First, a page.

Duke Engineering-Mentored High School Robotics Team Earns Trip to State Championship
Valence Robotics/Team 8429 aims to take the North Carolina state trophy in the FIRST® Robotics Competition
For 2023, every FIRST® Robotics Competition (FRC) team has the same goal: to build robots that can win points by picking up cones and cubes, and accurately placing them at or on a target—then balancing itself on a swinging platform alongside ally robots.
Every team builds its robot from the same central computer and power distribution systems. The sensors that they incorporate are standard issue, as are the encoders that make sense of the game arena.
How a team chooses to design and build the remainder of their robot using those elements, however, is highly strategic, and the resulting variations are what make FRC so much fun.
It’s also fun to win, so Valence Robotics has had a whole lot of fun over the past several weekends.
The team, which is comprised of Triangle-area high school students from Cary High School, Panther Creek, Green Level, the Hawbridge School, and the NC School of Science and Mathematics, scored high enough at its district-level events to advance to the state championship in Greenville, NC.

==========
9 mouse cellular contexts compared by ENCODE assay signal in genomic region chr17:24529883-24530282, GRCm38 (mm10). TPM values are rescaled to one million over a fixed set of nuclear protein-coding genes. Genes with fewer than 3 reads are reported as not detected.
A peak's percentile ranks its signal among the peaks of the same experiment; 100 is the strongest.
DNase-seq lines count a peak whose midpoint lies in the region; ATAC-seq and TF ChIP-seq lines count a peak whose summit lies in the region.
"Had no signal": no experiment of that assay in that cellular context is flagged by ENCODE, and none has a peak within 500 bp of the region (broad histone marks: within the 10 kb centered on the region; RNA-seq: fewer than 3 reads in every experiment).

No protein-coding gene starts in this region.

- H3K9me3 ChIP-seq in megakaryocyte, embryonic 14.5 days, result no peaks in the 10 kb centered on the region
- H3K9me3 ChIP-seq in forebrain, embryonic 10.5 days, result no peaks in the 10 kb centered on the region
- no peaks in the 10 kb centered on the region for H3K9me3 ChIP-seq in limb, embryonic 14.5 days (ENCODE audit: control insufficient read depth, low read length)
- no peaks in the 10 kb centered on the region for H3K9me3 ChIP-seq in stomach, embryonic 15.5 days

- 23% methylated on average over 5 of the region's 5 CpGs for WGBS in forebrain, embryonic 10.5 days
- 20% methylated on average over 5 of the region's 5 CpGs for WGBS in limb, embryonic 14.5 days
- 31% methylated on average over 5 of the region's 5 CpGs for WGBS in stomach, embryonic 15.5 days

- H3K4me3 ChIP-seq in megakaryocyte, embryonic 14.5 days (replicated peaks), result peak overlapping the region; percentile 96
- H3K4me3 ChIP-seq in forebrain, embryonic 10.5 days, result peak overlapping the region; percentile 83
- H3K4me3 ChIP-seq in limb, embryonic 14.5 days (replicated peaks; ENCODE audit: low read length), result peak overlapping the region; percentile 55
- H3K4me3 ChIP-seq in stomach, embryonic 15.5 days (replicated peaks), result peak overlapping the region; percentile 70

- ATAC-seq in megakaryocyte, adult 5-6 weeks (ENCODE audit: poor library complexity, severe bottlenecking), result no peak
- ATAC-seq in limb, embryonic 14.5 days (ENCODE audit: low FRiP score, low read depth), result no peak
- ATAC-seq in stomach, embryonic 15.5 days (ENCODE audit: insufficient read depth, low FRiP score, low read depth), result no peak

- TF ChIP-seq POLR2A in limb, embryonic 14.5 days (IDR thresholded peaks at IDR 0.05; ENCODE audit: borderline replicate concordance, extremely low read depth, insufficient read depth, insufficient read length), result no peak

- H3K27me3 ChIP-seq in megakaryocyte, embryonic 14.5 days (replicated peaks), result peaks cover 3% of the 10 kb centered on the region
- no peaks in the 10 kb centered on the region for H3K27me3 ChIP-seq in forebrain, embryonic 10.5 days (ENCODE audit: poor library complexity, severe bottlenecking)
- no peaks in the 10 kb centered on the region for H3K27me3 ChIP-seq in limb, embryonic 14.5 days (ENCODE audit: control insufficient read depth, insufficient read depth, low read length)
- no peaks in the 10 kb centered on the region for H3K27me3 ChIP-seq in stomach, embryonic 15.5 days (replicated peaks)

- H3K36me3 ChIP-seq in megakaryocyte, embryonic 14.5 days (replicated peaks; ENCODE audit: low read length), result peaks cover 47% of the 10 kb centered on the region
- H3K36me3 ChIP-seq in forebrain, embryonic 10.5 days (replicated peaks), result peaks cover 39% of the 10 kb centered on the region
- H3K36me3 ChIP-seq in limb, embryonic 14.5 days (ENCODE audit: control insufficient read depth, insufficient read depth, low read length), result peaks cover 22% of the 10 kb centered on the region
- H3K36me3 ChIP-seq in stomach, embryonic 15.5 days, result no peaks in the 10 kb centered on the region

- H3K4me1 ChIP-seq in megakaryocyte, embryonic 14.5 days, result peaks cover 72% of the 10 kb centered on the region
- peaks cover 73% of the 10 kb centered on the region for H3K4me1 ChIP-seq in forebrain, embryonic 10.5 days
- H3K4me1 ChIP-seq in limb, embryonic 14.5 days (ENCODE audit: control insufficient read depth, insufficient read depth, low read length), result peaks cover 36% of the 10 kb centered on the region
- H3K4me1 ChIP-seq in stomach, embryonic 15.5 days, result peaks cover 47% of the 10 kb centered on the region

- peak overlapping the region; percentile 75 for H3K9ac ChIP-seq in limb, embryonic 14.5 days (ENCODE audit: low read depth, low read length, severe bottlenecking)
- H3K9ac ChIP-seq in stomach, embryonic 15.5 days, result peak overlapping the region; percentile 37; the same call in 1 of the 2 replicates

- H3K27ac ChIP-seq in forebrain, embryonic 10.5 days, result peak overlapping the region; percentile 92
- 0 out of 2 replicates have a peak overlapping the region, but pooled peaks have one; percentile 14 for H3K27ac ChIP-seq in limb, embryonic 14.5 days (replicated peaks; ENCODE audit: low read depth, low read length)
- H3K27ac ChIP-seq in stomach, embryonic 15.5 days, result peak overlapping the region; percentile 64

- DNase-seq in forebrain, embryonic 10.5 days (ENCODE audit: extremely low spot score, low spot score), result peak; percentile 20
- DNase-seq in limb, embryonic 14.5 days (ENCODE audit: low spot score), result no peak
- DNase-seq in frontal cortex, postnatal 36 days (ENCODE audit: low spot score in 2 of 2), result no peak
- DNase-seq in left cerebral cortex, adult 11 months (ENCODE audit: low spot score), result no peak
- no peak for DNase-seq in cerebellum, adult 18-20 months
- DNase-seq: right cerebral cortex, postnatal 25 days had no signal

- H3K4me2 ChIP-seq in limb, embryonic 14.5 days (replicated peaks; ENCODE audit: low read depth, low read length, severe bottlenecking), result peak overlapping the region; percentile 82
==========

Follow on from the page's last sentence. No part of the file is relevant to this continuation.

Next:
Duke Electrical and Computer Engineering Assistant Professor of the Practice Rabih Younes serves as the team’s lead coach and mentor.
“We were improving even as we were going through the competition.”
Rabih Younes | Assistant professor of the practice, Duke ECE
The team’s robot, “Ion,” isn’t the brawniest robot on the field; the maximum allowable weight is 120 pounds and the Valence Robotics robot punched in at only 80.
But being more agile than its competitors is just one of many design choices that have made this year’s team so successful. In fact, at its first district-level championship event in Asheville, the team identified where its robot’s performance was slowest—placing a cone on the highest of two poles—and iterated on the design to give the robot just a bit more reach as soon as they returned to home base in Durham.
“We were improving even as we were going through the competition,” said Younes. “Some teams’ robots were deteriorating, but we were spotting weaknesses and correcting them, becoming stronger.”
“It was really fun to see everyone in the stands yelling and cheering,” added team member Daniel Zhang, who is the team’s business captain and leads its marketing and fundraising efforts.
“I want to do my part in helping K-12 students in our community, especially those who do not have access to the resources that Duke can easily provide, like knowledgeable mentors and a physical space to meet and work,” said Younes. “I’m grateful that the office of Dean Jerry Lynch has fully supported our efforts from the start. The students are not only gaining technical skills but also essential professional skills, like working efficiently and effectively as a team. Their skills in this area are comparable to my senior and graduate students’ skills, and I’m sure this experience will give them a great advantage when applying to colleges and for scholarships.”